Calgary, AB,

Calgarians lose millions to romance scammers, police issue warning ahead of Valentine’s Day

MEDIA ADVISORY: Sergeant Matt Frederiksen of the Calgary Police Service Fraud Team is available to speak with media who wish to book interviews about this release between 11 a.m. and 1 p.m. today, Thursday, Feb. 13, 2020. Media interviews will be held in the Westwinds Campus Media Centre, 5111 47 St. N.E. 

Over the past four years, Calgarians have lost more than $4 million to romance scammers, and that’s just the cases that have been reported to police.

Since 2016, the reported losses have increased from thousands to millions. While romance scams aren’t new, scammers are constantly changing their tactics, allowing for a broader range of potential victims, regardless of gender, age or other factors.

While some believe women may be more susceptible to romance scams, approximately 26 percent of the victims in the 128 cases reported to police were male. The average age of romance scam victims is 49 for both men and women.

By the numbers:


Dollars Lost

Number of Reported Cases
















A typical romance scam scenario usually begins online and progresses quickly. Scammers may be eager to take the relationship offline but stick to emails or texts. This allows them to continue catphishing others through dating websites while progressing their relationship with victims.

Scammers may pose as a completely different person to “catphish” victims into believing they are in a relationship. In these scenarios, there are usually two victims: the individual the scammer is catphishing for financial gain, and another person who may not know their identity is being used by a catphisher.

“Romance scammers usually prey on emotions and trust to make victims believe they are in a legitimate relationship,” says Sergeant Matt Frederiksen of the Calgary Police Service’s Fraud Team. “Once trust has been gained, scammers use a variety of tactics for financial gain, such as stories of hard luck or they may ask for money to travel to meet the victim in person. However, romance scammers almost never actually meet victims in person.”

Scammers may request money in the form of e-transfers, cheques, cryptocurrency, pre-paid gift cards or other methods. Unfortunately, once money has exchanged hands, it can be very difficult for victims to get their money back as funds are usually given to fraudsters who reside in different cities or countries.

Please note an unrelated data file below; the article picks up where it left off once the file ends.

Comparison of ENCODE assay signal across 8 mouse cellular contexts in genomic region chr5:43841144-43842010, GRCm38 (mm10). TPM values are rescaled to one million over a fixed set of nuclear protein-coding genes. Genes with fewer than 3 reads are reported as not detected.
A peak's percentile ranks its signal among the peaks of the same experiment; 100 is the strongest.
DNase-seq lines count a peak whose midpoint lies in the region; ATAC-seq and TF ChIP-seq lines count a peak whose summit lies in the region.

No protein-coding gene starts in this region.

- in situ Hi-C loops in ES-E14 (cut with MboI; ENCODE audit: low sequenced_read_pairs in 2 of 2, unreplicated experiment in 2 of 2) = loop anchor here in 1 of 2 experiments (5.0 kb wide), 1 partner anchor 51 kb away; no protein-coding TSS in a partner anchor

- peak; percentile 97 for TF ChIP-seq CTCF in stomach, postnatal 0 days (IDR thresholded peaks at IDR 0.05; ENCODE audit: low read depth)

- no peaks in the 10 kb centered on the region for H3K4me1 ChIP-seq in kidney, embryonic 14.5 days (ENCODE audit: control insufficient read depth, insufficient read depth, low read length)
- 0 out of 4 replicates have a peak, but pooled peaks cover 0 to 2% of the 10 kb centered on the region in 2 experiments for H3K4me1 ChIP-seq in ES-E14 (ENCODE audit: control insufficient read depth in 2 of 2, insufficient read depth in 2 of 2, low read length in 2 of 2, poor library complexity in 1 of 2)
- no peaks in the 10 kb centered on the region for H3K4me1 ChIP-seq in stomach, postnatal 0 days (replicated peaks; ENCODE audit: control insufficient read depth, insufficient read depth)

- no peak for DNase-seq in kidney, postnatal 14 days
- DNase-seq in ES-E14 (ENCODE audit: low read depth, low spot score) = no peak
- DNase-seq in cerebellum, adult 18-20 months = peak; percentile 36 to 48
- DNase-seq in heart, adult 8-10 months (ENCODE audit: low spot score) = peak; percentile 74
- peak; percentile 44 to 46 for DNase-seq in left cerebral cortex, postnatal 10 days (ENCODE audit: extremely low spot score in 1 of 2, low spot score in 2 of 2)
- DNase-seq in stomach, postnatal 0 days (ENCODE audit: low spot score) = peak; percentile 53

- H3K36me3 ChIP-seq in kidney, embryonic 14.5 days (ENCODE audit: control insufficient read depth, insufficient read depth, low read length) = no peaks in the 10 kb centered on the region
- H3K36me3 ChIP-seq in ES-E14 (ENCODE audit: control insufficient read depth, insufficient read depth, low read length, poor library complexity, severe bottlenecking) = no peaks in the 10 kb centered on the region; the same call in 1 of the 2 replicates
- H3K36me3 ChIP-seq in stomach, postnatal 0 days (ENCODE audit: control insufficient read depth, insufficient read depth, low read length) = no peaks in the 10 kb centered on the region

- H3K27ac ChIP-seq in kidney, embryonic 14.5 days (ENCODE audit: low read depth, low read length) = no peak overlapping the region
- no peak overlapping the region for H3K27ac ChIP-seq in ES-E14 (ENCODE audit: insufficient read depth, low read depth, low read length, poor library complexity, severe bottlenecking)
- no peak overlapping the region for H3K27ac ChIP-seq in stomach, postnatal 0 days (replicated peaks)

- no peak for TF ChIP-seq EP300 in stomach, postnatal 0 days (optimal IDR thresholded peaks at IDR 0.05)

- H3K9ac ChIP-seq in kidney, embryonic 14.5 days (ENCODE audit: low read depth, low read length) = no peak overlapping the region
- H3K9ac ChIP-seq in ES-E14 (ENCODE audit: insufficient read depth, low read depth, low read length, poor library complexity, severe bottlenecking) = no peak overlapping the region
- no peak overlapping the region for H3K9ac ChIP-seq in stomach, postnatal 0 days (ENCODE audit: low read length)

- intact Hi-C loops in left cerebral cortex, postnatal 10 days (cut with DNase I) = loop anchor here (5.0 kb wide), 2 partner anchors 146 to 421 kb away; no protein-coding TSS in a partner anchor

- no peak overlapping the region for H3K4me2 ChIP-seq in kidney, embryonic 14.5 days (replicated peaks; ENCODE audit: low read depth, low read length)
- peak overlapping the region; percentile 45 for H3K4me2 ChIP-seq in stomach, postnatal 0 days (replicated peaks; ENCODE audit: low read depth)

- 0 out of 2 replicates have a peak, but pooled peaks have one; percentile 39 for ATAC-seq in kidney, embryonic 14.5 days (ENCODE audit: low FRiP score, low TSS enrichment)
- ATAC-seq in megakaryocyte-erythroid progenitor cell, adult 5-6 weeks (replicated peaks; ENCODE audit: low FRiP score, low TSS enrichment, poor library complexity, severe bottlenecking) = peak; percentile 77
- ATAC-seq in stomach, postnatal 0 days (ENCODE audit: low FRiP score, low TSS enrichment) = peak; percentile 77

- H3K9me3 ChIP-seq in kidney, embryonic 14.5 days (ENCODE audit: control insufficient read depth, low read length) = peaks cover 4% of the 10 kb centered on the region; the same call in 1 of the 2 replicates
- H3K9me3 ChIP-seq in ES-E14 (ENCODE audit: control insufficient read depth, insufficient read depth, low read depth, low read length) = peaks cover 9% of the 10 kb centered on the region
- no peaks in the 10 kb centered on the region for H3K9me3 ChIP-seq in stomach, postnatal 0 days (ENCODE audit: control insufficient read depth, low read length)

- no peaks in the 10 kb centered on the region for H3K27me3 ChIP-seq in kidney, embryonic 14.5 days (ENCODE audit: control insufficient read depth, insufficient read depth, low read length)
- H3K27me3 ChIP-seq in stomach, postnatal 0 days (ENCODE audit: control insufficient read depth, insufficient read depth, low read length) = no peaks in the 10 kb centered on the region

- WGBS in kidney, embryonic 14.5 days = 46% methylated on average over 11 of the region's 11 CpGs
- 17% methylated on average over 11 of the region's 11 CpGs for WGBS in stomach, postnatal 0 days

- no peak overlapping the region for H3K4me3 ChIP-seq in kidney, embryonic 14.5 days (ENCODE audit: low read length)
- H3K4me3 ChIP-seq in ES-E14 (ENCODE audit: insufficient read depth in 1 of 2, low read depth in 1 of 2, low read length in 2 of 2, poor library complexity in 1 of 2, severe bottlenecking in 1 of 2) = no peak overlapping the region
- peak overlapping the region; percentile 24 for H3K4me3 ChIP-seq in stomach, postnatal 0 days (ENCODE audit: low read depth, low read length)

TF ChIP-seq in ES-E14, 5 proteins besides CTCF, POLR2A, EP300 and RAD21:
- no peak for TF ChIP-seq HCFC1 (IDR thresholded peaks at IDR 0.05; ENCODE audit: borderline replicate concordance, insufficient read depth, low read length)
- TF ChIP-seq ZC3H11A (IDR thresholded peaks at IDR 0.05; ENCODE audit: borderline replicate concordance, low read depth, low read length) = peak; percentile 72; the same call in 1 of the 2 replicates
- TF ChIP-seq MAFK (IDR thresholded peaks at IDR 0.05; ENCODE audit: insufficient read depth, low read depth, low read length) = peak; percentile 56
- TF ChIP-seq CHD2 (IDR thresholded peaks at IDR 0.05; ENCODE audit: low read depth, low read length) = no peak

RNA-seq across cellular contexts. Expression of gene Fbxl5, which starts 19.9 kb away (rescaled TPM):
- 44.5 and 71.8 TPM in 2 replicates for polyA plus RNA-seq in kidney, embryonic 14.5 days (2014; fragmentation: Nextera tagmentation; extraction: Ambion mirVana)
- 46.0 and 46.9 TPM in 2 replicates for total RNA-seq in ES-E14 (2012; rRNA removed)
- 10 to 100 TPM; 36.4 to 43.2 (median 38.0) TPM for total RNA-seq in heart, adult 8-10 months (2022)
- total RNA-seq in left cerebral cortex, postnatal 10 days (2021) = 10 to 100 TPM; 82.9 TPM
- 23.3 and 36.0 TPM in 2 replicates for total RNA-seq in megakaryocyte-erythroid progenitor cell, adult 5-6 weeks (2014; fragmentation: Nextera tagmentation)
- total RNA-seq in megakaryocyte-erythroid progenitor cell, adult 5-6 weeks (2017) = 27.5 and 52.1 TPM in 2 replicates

“We are starting to see some cases where scammers make threats to victims in an attempt to make them pay,” says Sergeant Frederiksen. “In some cases, scammers have threatened to leak private photos that were exchanged between them and the victim, or threats to ‘out’ someone who may be having an affair. We encourage citizens to be mindful of the information they are sharing with strangers, as it can be anyone behind a computer screen.”

We would like to remind citizens to:

  • Be diligent if dating online. Be cautious of online daters who try to progress the relationship too quickly or say they cannot meet in person. Be wary of individuals who ask for money as part of a hard luck story or try to pressure you into making fast decisions.
  • Protect your personal and financial information. Do not give any personal or financial information to someone you don’t know. This includes bank account numbers, credit card numbers, birthdates and other personal information. Remember romance scammers may also try to use your information for identity theft purposes.
  • Talk to someone you trust. If you find yourself concerned about an online relationship, talk to someone you trust such as a family member, friend or trusted colleague. Usually talking to someone removed from the situation can provide an objective perspective that could reveal potential red flags.
  • Report fraud to police. If you have lost money or have had your identity compromised by a romance scammer, report it to police by calling 403-266-1234. By reporting your experience, you are helping law enforcement pursue investigations and warning others. Call 9-1-1 for crimes in progress or if you are in immediate danger.